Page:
Data Analyst Hat

The first query that I use to interrogate long running jobs uses an surprisingly large threshold value of 5 hours to demonstrate that in the real world, indeed, some SQL Agent jobs take quite a while to complete.  This is most obvious for re-indexing jobs on slower servers: Hhowever, there are some cases where jobs get hung for other reasons and must be manually released. On occasion, we have seen backup jobs get hung up or other processes get log jammed behind other jobs waiting for locks to release. In these circumstances, it is important to know about these issues as soon as possible. In lieu of setting up SQL alerts on each server to trigger off of these events, we decided to let SSIS do the work.  Granted, there is some manual investigation required for now, but setting up reports to be sent when threshold values are exceeded is not a difficult proposal and is more easily administered when all of the data is centrally housed. Listing 5 shows a query that displays long running jobs from the “SQL_Conn” table. You’ll see from the WHERE clause that, in this case, we only want processes that contain “job” or “agent”. Also, the query only returns rows that were gathered in the past 15 minutes, GETDATE() – .01048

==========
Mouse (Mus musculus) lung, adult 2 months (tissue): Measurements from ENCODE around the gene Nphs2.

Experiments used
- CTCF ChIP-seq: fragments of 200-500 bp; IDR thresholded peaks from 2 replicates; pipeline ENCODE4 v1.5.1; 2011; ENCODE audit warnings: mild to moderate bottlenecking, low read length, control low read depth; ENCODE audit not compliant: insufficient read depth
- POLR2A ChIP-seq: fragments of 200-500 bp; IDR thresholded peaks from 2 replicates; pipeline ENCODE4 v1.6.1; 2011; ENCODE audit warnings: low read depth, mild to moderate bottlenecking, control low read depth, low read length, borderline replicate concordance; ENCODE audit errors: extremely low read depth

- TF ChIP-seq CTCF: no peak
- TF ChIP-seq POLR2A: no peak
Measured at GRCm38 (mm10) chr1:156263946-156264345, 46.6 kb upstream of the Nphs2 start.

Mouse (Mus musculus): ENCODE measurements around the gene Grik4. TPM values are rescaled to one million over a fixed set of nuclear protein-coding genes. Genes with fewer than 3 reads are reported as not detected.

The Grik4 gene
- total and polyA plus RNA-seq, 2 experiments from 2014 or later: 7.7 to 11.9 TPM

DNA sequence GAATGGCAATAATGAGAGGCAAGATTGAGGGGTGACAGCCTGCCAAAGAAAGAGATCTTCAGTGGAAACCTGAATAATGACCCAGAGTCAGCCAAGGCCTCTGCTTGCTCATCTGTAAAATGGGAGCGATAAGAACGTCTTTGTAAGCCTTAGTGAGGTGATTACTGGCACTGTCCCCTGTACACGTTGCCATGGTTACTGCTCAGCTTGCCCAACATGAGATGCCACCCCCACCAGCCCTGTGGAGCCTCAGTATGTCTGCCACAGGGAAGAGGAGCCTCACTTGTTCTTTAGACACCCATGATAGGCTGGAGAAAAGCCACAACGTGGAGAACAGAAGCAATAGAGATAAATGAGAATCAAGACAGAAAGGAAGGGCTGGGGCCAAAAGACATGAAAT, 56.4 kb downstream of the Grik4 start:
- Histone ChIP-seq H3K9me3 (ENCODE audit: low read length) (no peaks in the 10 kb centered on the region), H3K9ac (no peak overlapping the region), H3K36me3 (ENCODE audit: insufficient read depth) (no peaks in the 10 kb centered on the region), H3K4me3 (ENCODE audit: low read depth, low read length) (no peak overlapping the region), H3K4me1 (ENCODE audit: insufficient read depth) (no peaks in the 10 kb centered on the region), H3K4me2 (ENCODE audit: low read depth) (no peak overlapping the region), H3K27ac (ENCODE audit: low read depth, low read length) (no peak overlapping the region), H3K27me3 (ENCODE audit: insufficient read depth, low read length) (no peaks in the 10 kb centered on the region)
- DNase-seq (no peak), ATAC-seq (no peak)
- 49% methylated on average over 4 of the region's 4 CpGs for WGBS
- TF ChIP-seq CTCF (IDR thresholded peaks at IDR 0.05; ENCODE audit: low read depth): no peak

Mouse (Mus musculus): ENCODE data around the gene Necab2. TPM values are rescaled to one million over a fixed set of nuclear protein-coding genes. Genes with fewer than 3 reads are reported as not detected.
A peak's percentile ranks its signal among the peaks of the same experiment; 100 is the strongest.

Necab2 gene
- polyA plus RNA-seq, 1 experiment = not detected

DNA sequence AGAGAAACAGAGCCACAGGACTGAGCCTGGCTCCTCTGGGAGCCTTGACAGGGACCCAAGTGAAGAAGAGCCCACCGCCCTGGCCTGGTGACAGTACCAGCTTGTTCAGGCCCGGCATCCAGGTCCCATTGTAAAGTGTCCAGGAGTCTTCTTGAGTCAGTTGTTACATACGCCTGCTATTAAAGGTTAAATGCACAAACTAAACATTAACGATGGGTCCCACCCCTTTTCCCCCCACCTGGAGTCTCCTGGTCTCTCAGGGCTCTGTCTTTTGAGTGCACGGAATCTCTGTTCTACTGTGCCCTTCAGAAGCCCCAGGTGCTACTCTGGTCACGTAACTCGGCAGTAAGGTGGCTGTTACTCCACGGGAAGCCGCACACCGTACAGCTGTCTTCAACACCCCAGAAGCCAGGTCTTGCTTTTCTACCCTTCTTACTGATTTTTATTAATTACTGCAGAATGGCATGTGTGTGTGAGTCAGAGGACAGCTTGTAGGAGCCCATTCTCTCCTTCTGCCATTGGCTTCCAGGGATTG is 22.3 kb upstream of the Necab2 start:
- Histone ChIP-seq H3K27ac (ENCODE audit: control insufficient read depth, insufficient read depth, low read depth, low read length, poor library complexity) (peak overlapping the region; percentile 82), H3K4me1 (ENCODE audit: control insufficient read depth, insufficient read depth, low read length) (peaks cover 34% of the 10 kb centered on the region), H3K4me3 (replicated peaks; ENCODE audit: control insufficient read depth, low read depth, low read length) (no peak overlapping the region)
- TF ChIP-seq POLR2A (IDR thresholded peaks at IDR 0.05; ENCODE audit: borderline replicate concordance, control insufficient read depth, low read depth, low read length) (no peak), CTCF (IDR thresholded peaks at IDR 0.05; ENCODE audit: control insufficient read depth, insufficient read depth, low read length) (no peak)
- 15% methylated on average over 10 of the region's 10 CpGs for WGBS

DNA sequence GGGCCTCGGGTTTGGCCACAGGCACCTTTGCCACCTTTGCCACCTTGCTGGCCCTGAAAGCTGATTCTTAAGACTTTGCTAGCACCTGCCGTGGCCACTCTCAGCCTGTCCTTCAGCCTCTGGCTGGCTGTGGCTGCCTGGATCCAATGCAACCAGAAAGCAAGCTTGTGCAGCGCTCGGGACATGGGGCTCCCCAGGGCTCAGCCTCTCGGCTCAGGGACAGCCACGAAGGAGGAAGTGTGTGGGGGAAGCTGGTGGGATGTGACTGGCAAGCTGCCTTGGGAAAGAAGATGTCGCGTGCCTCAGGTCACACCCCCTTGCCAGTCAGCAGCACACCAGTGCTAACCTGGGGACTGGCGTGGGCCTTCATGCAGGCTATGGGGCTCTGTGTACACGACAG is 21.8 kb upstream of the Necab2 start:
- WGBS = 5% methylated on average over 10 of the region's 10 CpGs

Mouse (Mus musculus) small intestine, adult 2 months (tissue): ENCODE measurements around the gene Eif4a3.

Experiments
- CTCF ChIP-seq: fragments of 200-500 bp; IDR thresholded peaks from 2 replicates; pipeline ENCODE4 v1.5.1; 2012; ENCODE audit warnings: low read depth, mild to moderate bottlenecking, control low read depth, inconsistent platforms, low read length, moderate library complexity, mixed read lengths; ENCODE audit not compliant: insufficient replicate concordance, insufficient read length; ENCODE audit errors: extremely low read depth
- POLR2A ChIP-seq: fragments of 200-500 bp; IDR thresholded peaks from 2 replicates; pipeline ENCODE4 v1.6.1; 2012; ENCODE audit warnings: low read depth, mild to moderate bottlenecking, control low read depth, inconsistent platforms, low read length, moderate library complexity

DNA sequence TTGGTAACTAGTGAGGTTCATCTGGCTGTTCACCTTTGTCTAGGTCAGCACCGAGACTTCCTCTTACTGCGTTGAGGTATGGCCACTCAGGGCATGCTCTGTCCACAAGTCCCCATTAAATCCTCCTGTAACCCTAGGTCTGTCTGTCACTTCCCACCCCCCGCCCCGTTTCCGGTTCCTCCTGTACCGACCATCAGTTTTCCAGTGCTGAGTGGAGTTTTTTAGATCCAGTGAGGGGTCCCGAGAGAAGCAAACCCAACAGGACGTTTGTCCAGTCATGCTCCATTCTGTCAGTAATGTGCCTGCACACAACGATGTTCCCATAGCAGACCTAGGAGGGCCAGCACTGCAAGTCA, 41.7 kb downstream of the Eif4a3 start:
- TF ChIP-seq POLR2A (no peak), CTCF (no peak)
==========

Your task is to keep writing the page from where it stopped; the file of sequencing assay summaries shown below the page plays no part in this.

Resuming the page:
Listing 5. Long Running Jobs Query

In the results of the query, you can see that we have uncovered a long running job.  In this case, the query has revealed the job name itself, “Backup – Log [Full]” derived by parsing the Program_Name to get at the job_id. The job_id is returned only in SQL Server 2000 when a SQL Agent job is running. Notice that we joined the “Jobs” table from the job_id we got using the SUBSTRING function.   The Jobs table is also included in the full repository solution available at: http://www.sqlmag.com/Articles/ArticleID/97840/97840.html

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 If you do not have the jobs table, the following query will deliver the same results without the job name.

Listing 6.  Long Running Jobs Query Minus Job Name

The next query is one that has proved most useful when analyzing a SQL Server that has recently been suffering from poor performance.  A simple count of connections at various points of the day might indicate if there is an increase in resource contention due to excessive workload.  The following query shows a daily connection count for the past 10 days.

Listing 6: Connection Counts by Day

The results are from an actual server that has been experiencing slowdowns at several points of the day. The month is May, and you can see where the connections fall in line with expectations, say on the weekend or on a holiday (May 26th, Memorial Day). There is a sharp rise in connections Monday – Thursday with a slight tapering off on Friday.  Most of the problems have been reported around noon each weekday.  Knowing this, we can further break down the results to several points during the day.

Day_Name

Month_Day

Connection_Count

Saturday

31

1716

Friday

30